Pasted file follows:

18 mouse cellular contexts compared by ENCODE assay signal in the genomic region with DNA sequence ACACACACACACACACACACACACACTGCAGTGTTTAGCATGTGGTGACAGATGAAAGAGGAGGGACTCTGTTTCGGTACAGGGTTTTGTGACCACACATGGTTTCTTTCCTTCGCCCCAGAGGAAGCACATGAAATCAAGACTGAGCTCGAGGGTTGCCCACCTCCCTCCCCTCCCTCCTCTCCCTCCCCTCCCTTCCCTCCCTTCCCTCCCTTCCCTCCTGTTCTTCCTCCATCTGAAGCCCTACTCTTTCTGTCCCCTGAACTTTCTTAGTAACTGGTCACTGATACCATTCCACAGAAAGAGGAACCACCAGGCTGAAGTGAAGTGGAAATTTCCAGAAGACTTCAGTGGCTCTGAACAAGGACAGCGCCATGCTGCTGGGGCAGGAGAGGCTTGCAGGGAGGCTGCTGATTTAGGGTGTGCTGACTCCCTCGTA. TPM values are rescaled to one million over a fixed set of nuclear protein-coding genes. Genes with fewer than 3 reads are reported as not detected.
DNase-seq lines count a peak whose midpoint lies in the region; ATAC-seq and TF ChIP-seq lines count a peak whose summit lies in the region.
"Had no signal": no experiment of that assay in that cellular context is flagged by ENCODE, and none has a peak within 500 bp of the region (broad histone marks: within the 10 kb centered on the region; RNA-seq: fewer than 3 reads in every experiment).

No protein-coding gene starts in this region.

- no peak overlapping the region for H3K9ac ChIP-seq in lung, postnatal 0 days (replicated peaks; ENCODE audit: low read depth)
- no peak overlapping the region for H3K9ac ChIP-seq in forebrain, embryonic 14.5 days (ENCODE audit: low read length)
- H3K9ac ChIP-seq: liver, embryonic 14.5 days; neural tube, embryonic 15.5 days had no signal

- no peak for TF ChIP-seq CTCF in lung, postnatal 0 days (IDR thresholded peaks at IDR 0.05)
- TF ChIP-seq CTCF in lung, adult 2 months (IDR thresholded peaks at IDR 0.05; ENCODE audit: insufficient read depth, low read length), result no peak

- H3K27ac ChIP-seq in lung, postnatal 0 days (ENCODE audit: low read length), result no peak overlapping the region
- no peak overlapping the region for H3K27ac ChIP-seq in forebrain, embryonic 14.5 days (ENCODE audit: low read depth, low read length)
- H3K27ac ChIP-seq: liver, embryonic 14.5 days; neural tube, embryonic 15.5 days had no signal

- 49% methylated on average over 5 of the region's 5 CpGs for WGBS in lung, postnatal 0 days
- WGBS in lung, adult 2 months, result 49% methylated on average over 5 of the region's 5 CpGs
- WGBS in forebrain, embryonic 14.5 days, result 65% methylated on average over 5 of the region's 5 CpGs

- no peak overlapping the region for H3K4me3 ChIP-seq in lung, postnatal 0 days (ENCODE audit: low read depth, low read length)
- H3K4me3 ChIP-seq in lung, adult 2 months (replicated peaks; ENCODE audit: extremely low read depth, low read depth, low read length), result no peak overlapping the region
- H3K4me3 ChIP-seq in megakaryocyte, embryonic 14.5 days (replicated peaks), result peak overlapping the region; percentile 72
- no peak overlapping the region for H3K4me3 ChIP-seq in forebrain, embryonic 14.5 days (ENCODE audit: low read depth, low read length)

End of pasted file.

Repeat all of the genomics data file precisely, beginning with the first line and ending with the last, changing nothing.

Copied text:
18 mouse cellular contexts compared by ENCODE assay signal in the genomic region with DNA sequence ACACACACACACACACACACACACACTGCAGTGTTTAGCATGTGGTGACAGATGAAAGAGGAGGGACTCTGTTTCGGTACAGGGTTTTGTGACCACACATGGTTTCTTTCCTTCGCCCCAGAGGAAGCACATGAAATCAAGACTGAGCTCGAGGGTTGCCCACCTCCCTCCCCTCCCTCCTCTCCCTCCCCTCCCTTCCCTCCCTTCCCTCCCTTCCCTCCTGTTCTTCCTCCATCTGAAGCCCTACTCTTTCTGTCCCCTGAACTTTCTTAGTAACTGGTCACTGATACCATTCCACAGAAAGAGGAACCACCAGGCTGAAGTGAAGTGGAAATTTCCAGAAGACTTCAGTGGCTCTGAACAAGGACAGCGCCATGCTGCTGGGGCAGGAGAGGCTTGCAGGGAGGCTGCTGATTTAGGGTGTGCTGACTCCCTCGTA. TPM values are rescaled to one million over a fixed set of nuclear protein-coding genes. Genes with fewer than 3 reads are reported as not detected.
DNase-seq lines count a peak whose midpoint lies in the region; ATAC-seq and TF ChIP-seq lines count a peak whose summit lies in the region.
"Had no signal": no experiment of that assay in that cellular context is flagged by ENCODE, and none has a peak within 500 bp of the region (broad histone marks: within the 10 kb centered on the region; RNA-seq: fewer than 3 reads in every experiment).

No protein-coding gene starts in this region.

- no peak overlapping the region for H3K9ac ChIP-seq in lung, postnatal 0 days (replicated peaks; ENCODE audit: low read depth)
- no peak overlapping the region for H3K9ac ChIP-seq in forebrain, embryonic 14.5 days (ENCODE audit: low read length)
- H3K9ac ChIP-seq: liver, embryonic 14.5 days; neural tube, embryonic 15.5 days had no signal

- no peak for TF ChIP-seq CTCF in lung, postnatal 0 days (IDR thresholded peaks at IDR 0.05)
- TF ChIP-seq CTCF in lung, adult 2 months (IDR thresholded peaks at IDR 0.05; ENCODE audit: insufficient read depth, low read length), result no peak

- H3K27ac ChIP-seq in lung, postnatal 0 days (ENCODE audit: low read length), result no peak overlapping the region
- no peak overlapping the region for H3K27ac ChIP-seq in forebrain, embryonic 14.5 days (ENCODE audit: low read depth, low read length)
- H3K27ac ChIP-seq: liver, embryonic 14.5 days; neural tube, embryonic 15.5 days had no signal

- 49% methylated on average over 5 of the region's 5 CpGs for WGBS in lung, postnatal 0 days
- WGBS in lung, adult 2 months, result 49% methylated on average over 5 of the region's 5 CpGs
- WGBS in forebrain, embryonic 14.5 days, result 65% methylated on average over 5 of the region's 5 CpGs

- no peak overlapping the region for H3K4me3 ChIP-seq in lung, postnatal 0 days (ENCODE audit: low read depth, low read length)
- H3K4me3 ChIP-seq in lung, adult 2 months (replicated peaks; ENCODE audit: extremely low read depth, low read depth, low read length), result no peak overlapping the region
- H3K4me3 ChIP-seq in megakaryocyte, embryonic 14.5 days (replicated peaks), result peak overlapping the region; percentile 72
- no peak overlapping the region for H3K4me3 ChIP-seq in forebrain, embryonic 14.5 days (ENCODE audit: low read depth, low read length)